In case you hadn’t noticed, the world is changing.
The financial services industry is not immune from this change, though many financial services providers act as if they are. Fiduciaries used to doing business the old-fashioned way might actually be more vulnerable to disruption by digital forces. Those that want to survive and thrive in the new normal must take measures to adapt now.
That’s one key piece of advice offered by Ross Belhomme of Asiaciti Trust, a fiduciary serving high-net-worth clients in the Asia-Pacific region.
As managing director of Asiaciti Trust’s Singapore office and a deputy chairman of the Digital Assets SIG Steering Committee of the Society of Trust and Estate Practitioners (STEP), Belhomme has a front-row seat to the digital challenges facing the financial services business. He asks his fellow fiduciaries not only to get serious about digitization but to change how they think of their firms and their relationships with clients in the digital age.
Digital Assets Are Massive Security Risks — And Financial Services Providers Haven’t Caught Up
To the extent that many financial services providers think about digital innovation at all, they think about it in terms of risk management. Every week brings news of another major cyberattack, but it’s actually the smaller breaches that don’t make the news — 100 client records here, 1,000 account numbers there — that increase systemic risk.
These providers are on the right track, says Belhomme. Unfortunately, many haven’t invested in digital security infrastructure beyond what’s required by law where they operate. They risk being disrupted by newcomer fintechs that invest in “military-grade” encryption and other security protocols.
Risk Management Is Only Part of the Picture
Digital innovation supports more than improved risk management practices. It has the power to revolutionize client service, says Belhomme.
As an example, he suggests a client service interface that helps clients help themselves. Hinting that Asiaciti Trust has contemplated such a solution, he envisions a dashboard that enables clients to “avoid the email ping-pong game” and empowers them to “interact with their trustee in their own time.” This solution could also improve data security while increasing transparency, setting up a win-win for advisors and clients.
Keeping Up With Digital Best Practices and Laws
World governments have addressed the digital revolution with a patchwork of new regulations, laws, and advisories that complicate matters for international financial services firms. But the opportunity inherent in international finance is too great for fiduciaries to retreat into their home countries, says Asiaciti Trust’s Belhomme.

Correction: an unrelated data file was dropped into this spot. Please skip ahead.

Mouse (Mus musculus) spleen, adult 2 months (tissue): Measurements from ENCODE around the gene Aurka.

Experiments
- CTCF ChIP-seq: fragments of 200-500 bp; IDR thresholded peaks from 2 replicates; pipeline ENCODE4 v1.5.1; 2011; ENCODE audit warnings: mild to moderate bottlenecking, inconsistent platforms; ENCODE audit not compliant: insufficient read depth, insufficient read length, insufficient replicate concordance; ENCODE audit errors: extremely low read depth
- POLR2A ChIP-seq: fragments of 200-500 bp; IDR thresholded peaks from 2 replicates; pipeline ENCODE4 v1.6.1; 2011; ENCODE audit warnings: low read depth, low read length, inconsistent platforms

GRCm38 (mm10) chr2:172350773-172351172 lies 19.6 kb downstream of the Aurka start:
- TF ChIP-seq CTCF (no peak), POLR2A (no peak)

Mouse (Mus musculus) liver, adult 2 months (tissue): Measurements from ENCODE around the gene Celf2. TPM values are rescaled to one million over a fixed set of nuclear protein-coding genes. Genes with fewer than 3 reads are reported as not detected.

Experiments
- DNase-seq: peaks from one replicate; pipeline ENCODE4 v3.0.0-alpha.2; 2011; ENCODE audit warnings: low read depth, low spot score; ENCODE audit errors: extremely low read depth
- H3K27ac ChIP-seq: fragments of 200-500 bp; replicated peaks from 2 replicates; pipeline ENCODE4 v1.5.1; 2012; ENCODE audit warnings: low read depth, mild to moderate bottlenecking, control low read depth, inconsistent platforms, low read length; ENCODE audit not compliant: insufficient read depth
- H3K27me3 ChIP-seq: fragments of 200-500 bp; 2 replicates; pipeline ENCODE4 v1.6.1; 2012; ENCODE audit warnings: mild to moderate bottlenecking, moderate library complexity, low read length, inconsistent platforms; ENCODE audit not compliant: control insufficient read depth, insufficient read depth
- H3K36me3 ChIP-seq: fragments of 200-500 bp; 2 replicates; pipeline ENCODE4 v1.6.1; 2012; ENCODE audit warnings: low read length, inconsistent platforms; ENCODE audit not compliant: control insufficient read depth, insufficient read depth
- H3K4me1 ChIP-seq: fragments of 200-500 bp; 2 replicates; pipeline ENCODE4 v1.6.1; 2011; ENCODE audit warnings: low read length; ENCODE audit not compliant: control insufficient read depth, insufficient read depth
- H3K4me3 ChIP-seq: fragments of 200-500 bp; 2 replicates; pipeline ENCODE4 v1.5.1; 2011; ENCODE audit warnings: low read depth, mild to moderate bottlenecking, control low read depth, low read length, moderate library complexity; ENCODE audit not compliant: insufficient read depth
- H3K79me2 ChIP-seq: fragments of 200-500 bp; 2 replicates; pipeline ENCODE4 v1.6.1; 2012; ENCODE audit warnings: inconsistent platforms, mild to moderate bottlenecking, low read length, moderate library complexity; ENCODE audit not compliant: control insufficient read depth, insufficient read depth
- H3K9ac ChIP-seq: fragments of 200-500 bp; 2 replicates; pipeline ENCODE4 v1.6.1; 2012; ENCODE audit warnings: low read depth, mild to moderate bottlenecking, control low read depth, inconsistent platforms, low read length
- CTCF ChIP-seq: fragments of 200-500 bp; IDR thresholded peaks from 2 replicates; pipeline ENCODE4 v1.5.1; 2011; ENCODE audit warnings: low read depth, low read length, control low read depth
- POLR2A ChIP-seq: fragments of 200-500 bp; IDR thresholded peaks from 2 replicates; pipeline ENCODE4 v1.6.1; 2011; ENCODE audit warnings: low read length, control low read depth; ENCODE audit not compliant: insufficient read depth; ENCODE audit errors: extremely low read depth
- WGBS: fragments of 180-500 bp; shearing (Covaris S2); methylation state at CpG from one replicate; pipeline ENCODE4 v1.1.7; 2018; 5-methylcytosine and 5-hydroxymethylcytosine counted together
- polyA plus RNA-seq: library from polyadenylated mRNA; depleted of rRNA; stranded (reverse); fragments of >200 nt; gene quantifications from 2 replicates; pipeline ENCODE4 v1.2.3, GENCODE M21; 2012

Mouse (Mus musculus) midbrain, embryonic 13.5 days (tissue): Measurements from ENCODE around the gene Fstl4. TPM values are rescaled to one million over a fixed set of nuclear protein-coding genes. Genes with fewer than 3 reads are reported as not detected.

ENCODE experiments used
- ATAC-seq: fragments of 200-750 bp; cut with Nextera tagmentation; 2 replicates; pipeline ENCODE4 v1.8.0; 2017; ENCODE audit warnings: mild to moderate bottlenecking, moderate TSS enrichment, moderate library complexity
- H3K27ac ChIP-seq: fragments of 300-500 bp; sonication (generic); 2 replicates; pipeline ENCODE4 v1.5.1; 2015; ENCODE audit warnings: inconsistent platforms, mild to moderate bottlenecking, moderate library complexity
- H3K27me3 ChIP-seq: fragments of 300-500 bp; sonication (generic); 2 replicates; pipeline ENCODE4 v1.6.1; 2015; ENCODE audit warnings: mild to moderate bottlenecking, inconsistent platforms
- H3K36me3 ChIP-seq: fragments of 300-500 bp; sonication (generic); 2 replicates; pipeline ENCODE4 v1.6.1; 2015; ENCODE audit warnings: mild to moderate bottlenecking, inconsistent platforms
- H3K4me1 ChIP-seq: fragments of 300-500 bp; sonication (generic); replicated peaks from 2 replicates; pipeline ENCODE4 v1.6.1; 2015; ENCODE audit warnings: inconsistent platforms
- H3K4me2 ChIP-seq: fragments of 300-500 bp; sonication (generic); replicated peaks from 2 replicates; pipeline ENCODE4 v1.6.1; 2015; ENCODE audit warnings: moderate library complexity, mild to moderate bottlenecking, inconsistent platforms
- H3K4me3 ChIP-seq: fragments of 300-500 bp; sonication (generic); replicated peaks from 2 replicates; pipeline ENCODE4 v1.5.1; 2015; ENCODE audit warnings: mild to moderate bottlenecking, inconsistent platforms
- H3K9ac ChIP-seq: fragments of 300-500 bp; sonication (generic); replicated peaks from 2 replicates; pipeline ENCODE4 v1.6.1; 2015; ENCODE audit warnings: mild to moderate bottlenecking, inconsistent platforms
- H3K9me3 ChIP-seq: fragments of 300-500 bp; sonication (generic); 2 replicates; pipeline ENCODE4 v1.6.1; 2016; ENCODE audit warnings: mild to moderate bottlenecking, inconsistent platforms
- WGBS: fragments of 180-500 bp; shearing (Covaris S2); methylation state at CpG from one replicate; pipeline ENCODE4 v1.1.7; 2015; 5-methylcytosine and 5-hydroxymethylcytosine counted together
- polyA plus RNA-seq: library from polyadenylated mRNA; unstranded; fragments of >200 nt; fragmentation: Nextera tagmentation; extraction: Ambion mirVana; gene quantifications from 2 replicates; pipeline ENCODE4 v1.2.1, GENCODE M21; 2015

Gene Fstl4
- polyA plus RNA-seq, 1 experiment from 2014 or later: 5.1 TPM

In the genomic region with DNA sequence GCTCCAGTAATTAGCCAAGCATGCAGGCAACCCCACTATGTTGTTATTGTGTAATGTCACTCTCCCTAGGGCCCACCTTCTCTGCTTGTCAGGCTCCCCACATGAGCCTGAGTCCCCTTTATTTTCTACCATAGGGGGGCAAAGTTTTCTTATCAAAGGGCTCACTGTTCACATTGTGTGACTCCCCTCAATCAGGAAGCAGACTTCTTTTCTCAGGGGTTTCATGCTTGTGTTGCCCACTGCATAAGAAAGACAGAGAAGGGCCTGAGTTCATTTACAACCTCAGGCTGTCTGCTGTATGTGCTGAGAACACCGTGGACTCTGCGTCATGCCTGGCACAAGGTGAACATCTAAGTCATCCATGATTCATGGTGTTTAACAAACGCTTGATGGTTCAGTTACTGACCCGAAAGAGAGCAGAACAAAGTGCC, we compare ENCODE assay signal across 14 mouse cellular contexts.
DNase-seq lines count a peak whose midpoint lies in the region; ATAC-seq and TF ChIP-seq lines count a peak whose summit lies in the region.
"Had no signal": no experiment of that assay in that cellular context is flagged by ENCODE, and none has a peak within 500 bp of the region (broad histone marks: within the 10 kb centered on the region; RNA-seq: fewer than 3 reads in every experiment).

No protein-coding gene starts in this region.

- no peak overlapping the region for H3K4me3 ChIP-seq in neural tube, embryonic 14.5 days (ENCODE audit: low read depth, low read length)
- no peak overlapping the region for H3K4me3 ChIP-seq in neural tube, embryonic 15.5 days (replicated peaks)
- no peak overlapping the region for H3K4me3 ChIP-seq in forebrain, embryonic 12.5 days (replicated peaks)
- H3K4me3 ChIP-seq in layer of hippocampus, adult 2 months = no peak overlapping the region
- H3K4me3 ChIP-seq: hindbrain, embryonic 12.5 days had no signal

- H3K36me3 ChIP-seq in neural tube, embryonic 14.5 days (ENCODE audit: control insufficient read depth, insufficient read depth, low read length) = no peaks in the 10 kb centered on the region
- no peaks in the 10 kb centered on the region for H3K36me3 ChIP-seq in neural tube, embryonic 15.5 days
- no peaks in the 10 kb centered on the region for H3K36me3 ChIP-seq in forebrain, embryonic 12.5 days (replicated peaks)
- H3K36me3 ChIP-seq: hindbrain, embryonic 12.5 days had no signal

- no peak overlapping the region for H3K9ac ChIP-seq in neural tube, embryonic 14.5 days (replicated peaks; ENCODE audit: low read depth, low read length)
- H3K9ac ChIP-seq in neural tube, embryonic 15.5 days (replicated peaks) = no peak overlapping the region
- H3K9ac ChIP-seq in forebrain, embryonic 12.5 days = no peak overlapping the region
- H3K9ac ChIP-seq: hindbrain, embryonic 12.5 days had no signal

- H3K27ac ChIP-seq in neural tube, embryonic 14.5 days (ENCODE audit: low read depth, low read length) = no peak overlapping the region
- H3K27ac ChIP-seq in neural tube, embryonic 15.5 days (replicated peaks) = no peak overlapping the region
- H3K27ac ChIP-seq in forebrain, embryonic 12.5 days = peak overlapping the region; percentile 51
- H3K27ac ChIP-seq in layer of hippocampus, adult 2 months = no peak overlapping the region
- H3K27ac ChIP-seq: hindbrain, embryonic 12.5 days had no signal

“You need to be aware of what the best practice is by keeping up to date and talking to people,” he says, speaking to firms that do business in multiple countries.
Belhomme credits some governments, like the United Kingdom’s, with earnestly seeking input from industry leaders. Elsewhere, industry groups like STEP are lobbying governments for more sensible regulations. That lobbying extends to technology companies and platform providers like Facebook and Google, whose complex and often multi-choice terms of service can complicate matters for estate executors and heirs after the death of an account owner.
“At STEP we are lobbying the FANGs [big tech companies]to make these options clearer and with better defaults,” he says.
Embracing the Role of Digital Trustee
Ultimately, firms like Asiaciti Trust may play the role of what Belhomme calls “digital trustees.” Clients might nominate a digital trustee to handle their digital and digital finance affairs before and after they die.
These trustees would manage complex and sensitive issues like transferring cryptocurrency or NFT ownership to heirs. This is a process very different from transferring other types of assets and one that requires specialized knowledge which “standard” trustees might not have. And the digital trustee role keeps fiduciaries relevant in a “new normal” where digital asset ownership is the norm and even risk-averse clients embrace new asset classes and investment strategies.
The Financial Services Industry Must Change. Are Fiduciaries Up to the Challenge?
Financial professionals like Belhomme and firms like Asiaciti Trust are clear about the magnitude of the challenge facing the financial services industry. Digitization is forcing complacent firms to rethink how they do business, from the services they offer to their interactions with clients.
Some may not survive. In their place, “digital native” newcomers will come along, offering clients newer and perhaps better services.
Incumbent firms that do thrive amid these changes will be the ones that take the digital challenge seriously and rise to the occasion. Firms led by managers who “get it” and powered by teams energized by the task ahead.
Is yours up to the job?